Developing 21st Century Skills in the Field: University of Vermont’s Land Stewardship Internship Program
- By Cynthia Kingsford
On a steamy July day, mid-way through an official heat wave with temperatures in excess of 90 degrees, groups of students armed with clipboards, maps, hand-held data devices, and measuring tapes spread out among the downtown streets of Essex Junction, Vermont. They were there to record every tree within the public right-of-way for the town’s Urban Tree Inventory project – assessing tree health, measuring tree girth, evaluating the canopy, and identifying lots without trees. By the end of the week, all the streets would be inventoried, action-oriented solutions developed, and a report prepared for the town.
This was just one week out of nine that the ten undergraduate students – six from the University of Vermont (UVM) Rubenstein School of Environment and Natural Resources, two Brazilian students, and two from other U.S. universities – were engaged in natural resource projects throughout the state. They were experiencing firsthand the complexity of conservation issues – ecological, economic, political, zoning, and planning. Selected from a highly competitive applicant pool, the students were working for the Lands Stewardship (LANDS) Internship Program, a joint venture between UVM and the Student Conservation Association (SCA).
Now in its seventh year, the program is an innovative approach to address pressing conservation needs and to provide valuable work experience to students considering a career in natural resources management. The U.S. students are awarded a $1700 stipend (to help cover housing and other expenses) along with a $1000 AmeriCorps award, which can go towards their undergraduate or graduate tuition.
It is a win-win scenario for both clients and students. This summer’s clients include the USDA Forest Service, USDA Natural Resource Conservation Service, UVM Natural Areas, Vermont Agency of Natural Resources, Green Mountain Club, and the towns of Essex Junction and Williston. The LANDS team – known as the College Conservation Crew (CCC) – is hired as a consultant to perform needed tasks such as invasive species identification and removal, trail assessments, boundary markings, wetlands restoration, and natural resources inventories. Each new project brings different challenges and emphasizes different skills and knowledge. The students collect data on site that they then analyze and, as a group, prepare a report outlining findings and recommendations to the client. In the final week, groups of two or three students undertake small team projects and focus on one that interests them from among the many projects submitted by local land trusts.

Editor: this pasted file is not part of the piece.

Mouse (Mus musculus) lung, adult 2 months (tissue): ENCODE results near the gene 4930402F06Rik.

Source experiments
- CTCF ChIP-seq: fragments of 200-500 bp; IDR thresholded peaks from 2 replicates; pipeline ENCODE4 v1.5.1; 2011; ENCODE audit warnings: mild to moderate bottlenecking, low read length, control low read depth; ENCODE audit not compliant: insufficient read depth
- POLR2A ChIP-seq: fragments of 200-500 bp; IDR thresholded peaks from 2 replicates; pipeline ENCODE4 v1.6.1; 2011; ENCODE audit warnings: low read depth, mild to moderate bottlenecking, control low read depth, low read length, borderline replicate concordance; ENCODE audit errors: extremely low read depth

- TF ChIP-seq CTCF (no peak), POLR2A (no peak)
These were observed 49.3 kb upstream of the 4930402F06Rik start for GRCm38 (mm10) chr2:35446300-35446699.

For the clients, the work performed is invaluable. During the previous four summers, The Nature Conservancy has worked with LANDS’ teams to inventory invasive plants. Sharon Plumb (NR ’93, NRP ’03), the coordinator of the program, wrote: “Their work gave us the baseline information we needed to pursue funding for treatment activities. This year, we received significant funding from a federal grant to embark on that work.” She added: “Each year we eagerly await the opportunity to pitch ideas to the students and have grown to rely on their enthusiasm and good work.”
The nine weeks of dedication and hard work – through rain, heat, and mosquitoes – is also invaluable to the students. The variety of projects strengthens core conservation skills sought by potential employers – such as using GIS (Geographic Information Systems), mapping property lines, identifying species, collecting and analyzing data, and writing management plans. Each student brings an area of strength to the team and they learn from each other, assuming leadership roles as needed. This interdependence, a core concept of ecological thinking, is essential to their effectiveness as field consultants.
More importantly, the students also gain essential 21st century skills that they will take with them to whatever career they pursue. When talking to the students about what they have gained from their LANDS internship, many talked about working collaboratively towards a common goal. They have learned to trust each other to do their parts and realized their mutual dependency to get projects completed. Emily Brodsky (MS-NR ’12), a lecturer in the Rubenstein School and the LANDS program coordinator, created a training program that provides other key transferrable skills: problem solving, critical and innovative thinking, public speaking, social and cross-cultural awareness, dealing with uncertainty, adaptability, time management, initiative-taking, learning to give and take constructive criticism, networking and working with diverse clients. The have also been blogging about their work, using social media as a marketing tool. “The students,” she noted, “are really awesome and motivated.”